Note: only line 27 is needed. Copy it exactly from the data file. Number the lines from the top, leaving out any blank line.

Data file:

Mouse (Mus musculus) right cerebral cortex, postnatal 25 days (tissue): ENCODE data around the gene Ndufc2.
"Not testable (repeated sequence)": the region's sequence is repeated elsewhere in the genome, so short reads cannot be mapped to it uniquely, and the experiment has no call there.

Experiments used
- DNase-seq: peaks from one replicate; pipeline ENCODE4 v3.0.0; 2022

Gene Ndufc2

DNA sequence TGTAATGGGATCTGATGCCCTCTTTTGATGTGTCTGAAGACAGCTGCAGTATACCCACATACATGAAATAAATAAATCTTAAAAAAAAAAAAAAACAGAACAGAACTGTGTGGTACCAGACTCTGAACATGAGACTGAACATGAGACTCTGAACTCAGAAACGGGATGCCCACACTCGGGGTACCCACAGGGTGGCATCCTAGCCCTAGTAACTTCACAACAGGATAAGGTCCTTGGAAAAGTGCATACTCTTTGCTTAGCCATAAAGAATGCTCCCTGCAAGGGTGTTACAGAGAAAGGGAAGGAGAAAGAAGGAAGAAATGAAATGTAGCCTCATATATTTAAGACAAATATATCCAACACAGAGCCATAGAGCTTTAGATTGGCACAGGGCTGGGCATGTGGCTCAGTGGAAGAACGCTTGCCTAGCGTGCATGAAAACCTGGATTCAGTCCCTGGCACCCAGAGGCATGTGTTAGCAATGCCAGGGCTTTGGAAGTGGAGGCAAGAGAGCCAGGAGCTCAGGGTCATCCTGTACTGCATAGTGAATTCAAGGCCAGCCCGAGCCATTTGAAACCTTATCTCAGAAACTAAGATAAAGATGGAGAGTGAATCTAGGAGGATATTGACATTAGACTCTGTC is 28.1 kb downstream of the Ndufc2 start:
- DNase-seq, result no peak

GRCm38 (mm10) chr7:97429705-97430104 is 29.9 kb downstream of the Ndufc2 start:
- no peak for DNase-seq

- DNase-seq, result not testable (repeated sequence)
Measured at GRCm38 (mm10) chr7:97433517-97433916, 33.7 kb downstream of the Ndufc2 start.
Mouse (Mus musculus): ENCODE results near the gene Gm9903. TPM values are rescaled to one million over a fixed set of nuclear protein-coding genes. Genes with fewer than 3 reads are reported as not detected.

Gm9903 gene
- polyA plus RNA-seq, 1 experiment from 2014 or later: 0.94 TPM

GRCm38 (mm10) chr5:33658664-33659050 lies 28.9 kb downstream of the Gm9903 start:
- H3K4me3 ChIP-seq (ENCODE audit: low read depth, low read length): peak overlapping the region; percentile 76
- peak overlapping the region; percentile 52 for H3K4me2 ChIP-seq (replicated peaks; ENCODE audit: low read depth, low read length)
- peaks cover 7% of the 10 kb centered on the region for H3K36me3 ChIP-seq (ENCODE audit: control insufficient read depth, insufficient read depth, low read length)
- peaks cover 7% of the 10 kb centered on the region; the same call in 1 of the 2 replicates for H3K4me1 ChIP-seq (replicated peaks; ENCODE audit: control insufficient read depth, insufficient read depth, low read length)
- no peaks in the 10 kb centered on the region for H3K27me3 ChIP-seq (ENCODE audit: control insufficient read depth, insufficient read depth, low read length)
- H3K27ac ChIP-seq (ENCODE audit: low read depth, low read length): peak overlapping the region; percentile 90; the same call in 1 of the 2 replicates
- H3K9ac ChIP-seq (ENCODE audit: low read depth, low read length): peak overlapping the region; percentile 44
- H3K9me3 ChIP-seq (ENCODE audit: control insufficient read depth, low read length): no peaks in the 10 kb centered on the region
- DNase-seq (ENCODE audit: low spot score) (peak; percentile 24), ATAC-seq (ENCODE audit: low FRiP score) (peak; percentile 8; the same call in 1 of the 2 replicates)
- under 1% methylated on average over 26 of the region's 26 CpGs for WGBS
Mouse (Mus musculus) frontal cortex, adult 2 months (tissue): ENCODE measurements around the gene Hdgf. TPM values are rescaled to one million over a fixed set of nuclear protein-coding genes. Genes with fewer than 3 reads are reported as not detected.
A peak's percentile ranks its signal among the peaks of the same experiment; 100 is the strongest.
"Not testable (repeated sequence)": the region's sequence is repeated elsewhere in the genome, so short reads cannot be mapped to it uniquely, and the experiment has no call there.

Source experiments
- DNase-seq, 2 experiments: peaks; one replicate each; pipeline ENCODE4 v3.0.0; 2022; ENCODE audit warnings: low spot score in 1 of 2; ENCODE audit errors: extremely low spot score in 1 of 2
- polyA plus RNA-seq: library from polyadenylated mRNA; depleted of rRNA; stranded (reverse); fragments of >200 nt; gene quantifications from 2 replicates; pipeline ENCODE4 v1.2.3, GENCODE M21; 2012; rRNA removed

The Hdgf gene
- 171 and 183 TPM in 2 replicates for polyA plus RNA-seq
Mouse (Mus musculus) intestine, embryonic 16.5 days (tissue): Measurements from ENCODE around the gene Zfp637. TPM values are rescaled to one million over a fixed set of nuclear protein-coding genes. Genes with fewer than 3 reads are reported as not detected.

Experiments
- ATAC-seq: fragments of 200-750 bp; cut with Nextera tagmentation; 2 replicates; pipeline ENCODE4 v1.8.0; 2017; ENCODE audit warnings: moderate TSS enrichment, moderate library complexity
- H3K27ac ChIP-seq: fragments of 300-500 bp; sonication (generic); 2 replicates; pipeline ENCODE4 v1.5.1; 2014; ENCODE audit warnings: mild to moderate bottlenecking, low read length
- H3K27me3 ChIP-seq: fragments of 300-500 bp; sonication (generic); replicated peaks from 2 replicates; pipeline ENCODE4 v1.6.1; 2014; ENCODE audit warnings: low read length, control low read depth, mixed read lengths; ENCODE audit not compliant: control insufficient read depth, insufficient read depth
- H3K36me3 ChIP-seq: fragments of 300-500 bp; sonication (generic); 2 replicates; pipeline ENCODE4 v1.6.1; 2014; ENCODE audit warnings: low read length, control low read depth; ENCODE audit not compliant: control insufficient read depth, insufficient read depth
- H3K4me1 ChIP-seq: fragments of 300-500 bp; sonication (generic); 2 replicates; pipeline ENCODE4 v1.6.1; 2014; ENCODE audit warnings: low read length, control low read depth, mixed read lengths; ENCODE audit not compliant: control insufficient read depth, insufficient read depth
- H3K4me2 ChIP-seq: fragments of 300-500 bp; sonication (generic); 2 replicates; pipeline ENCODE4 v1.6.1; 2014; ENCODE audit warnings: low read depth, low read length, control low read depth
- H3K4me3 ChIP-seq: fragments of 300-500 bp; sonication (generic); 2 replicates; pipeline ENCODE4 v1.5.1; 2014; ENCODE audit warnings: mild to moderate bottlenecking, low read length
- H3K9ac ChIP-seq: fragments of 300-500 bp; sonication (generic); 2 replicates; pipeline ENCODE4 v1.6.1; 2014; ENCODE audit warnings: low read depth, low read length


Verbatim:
A peak's percentile ranks its signal among the peaks of the same experiment; 100 is the strongest.